Apple’s Siri is a new, interactive, digital assistant, if you will. You can give it text/voice commands, and it will interpret and execute a seemingly unlimited amount of commands: search the web, get directions, text, set reminders, etc. This has come a long way from AOL Instant Messenger’s and Windows Live Messenger’s SmarterChild and seems a lot more similar to Flubber’s Weebo:
One big advantage Siri seems to have over other text interpretation models is its ability to recognize very informal language. An example is “any good burger joints around here?” converts to “find a burger restaurant nearby”. This seems like kind of a big step for the company (especially compared to damnyouautocorrect.com). These “conversations” with Siri can take place by typing or by speaking, which means it not only has the language interpretation, but also speech recognition. I’m interested in the accuracy of it compared to how Apple claims it works.
(On a fun side note, Apple also programmed in some easter egg snarky responses from Siri when you ask things related to drugs, jokes, philosophy, etc.)
October 11, 2011
Eric Swierczek, Technology
I know that touchscreen desktops have been around for awhile, but I don’t think any of them have really blown up, nor do I know anybody who actually owns one (possibly because I’m still a college student and am married to my laptops). I found it interesting that Dell just released an all-in-one Inspire One 2320 touchscreen, which is essentially just a really big tablet (23 inches!) that connects wirelessly to a keyboard and mouse. Its specs are right up there with its competition: Intel Core i5 processor, 6 GB DDR3 RAM, 1080p resolution, and a TV tuner for only $1k.
Maybe it’s because I only really use a laptop, or maybe its because of things I’ve learned about user interfaces from experience and/or classes, but I still find the concept of touchscreen desktops odd. It may be slightly faster to be able to touch things on your screen as opposed to using a keyboard/mouse, but I think tablets (and phones) are the only technologies that hold the right to have touchscreens. If the item you’re using is too big to comfortably hold like a book or to set down on a desk and not be obnoxious to everybody around your personal bubble, it’s probably easier just to use those “old school” input devices to control it.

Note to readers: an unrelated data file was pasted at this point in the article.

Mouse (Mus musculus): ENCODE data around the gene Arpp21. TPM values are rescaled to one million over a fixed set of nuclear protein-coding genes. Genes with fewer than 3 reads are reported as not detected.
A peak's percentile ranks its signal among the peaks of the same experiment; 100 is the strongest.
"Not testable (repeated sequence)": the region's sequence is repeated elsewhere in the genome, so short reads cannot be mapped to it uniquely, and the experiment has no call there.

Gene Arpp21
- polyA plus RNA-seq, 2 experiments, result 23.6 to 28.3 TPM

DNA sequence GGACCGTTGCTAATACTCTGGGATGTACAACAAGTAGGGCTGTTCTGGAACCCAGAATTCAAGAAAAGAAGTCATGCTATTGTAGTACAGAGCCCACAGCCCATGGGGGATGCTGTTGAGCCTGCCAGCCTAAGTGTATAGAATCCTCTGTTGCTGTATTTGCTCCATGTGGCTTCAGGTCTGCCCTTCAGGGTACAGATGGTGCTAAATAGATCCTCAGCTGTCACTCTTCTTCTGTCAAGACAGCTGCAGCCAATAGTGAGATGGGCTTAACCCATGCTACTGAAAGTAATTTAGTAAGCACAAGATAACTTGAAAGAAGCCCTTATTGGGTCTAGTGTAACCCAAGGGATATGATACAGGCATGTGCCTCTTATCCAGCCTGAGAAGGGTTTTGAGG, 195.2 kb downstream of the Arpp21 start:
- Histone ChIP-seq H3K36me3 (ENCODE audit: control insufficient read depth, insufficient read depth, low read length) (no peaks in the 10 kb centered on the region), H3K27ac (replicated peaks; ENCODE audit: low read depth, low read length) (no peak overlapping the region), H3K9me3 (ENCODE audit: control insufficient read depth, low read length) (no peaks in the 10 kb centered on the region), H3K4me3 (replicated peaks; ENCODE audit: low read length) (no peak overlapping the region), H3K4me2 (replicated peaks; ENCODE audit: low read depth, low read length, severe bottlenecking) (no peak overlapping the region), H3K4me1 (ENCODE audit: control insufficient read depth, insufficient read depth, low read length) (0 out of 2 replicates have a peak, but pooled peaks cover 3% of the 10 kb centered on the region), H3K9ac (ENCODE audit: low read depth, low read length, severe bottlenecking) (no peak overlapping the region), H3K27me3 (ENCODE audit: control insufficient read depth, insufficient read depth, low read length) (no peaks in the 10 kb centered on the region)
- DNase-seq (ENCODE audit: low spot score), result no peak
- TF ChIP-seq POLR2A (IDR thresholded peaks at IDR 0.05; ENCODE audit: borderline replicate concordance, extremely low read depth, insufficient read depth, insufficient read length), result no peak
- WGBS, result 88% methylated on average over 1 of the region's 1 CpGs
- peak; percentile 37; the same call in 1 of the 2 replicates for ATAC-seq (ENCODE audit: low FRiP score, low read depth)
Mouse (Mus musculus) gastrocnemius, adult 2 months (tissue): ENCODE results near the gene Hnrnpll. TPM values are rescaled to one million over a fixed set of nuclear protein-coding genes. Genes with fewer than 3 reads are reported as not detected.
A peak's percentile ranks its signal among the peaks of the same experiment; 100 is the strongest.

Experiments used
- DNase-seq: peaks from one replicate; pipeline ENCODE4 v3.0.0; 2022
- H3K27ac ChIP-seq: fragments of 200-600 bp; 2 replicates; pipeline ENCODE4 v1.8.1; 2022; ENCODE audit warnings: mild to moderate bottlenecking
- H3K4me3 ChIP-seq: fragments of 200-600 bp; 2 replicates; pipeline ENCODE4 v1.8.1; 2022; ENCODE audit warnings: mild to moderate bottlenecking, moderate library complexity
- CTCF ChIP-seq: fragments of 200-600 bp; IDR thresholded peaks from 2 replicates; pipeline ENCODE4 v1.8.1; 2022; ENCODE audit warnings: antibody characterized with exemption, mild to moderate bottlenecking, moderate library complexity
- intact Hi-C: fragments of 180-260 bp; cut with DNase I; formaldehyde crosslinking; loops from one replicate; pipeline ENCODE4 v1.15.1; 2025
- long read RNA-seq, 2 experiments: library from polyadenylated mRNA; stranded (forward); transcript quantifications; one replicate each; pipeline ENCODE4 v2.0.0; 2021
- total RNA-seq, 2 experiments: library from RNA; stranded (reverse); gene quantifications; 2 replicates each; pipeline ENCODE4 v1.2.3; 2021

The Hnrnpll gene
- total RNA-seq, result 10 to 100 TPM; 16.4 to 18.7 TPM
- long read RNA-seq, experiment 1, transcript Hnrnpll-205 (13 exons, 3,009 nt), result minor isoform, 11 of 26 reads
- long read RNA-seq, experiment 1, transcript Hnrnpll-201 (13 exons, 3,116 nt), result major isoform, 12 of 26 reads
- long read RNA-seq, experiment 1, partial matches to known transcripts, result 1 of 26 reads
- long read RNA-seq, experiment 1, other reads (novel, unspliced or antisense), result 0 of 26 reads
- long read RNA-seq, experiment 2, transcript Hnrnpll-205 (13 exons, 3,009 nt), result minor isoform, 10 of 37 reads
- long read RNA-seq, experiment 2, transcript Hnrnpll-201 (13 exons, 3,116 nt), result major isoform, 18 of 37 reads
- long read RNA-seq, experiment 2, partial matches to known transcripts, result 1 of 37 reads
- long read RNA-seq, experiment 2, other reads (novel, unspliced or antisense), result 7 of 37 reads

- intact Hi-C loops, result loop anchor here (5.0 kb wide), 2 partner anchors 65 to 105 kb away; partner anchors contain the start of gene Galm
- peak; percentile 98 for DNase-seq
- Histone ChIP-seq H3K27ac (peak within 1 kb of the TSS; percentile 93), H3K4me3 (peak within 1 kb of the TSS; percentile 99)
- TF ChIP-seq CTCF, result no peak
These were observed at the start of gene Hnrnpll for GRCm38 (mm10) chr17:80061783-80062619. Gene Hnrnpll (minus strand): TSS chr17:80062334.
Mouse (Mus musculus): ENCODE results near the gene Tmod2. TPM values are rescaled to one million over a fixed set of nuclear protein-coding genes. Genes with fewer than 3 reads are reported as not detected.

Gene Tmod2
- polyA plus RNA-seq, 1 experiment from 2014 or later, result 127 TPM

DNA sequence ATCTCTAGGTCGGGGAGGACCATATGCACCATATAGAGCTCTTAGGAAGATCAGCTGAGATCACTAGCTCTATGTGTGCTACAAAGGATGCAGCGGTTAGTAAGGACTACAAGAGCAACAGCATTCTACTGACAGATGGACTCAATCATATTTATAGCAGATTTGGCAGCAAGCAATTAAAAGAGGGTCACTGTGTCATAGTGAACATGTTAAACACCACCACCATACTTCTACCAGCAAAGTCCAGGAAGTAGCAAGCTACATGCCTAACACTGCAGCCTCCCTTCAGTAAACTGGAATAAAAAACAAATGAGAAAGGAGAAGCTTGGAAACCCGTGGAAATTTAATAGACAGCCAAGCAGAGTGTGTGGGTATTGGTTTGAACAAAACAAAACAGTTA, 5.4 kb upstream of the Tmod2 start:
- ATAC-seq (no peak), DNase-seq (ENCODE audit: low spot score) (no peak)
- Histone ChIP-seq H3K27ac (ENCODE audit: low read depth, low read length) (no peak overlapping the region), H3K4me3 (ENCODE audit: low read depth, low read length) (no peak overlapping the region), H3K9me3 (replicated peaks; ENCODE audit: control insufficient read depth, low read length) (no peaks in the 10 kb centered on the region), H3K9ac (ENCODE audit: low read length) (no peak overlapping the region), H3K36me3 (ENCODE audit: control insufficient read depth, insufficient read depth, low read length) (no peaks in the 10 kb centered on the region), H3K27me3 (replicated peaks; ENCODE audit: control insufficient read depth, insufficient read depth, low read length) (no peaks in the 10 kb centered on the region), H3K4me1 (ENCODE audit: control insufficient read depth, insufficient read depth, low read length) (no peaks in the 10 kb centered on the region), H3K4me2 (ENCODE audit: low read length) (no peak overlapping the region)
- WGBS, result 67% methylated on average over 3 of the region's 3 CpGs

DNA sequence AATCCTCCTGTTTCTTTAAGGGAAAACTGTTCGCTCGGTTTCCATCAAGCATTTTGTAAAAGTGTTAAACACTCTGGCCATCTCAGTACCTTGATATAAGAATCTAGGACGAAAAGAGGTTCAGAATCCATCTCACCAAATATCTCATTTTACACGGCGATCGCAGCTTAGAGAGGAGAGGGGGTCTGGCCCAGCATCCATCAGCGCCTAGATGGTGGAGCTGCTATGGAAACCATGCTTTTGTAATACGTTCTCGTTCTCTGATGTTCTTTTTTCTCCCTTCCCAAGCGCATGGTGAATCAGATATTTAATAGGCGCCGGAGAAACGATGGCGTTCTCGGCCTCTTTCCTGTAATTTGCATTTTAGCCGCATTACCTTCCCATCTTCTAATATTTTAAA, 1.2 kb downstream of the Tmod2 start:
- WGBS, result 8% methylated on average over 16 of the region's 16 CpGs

October 4, 2011
Eric Swierczek, Technology
With the release of iPhone 5 in less than an hour, I thought a quick blurb from Sony Ericcson and Sprint about their view on iPhones would be more than fitting.
While Sony Ericsson has been committed to Android since 2007 and couldn’t be happier, CEO Bert Nordberg notes that they “should have taken the iPhone more seriously” 4 years ago. Obviously, hindsight is 20/20 so essentially every company should be developing and working hardcore with Apple’s iPhone. The success of the iPhone (1-4) is unarguable, iPhone 5 is expected to keep up this Apple craze. Fortunately for Sony Ericsson, they have “nothing but praise for the company’s commitment to Android.”
On the other hand, Sprint seems overwhelmingly committed and hopeful of iPhones for the future. Just yesterday (2 days before iPhone 5), Sprint has arranged to purchase 30+ million iPhones in the next four years. AT&T (99 million subscribers) obviously found success with Apple’s top-of-the-line iPhone, and then Verizon (106 million subscribers) got in on that deal. Sprint (52 million subscribers) is betting on the iPhone to boost the company, though, in order to sell “at the low prices consumers expect” they will need to sell each iPhone for hundreds of dollars less than they are paying themselves.
It’s always been an interesting race with Apple products leading the way and different carriers dying to get them on their networks, so with the #3 carrier also trying to benefit from the iPhone we’ll see where this leads them: to the ground or skyrocketing to fortune with the others.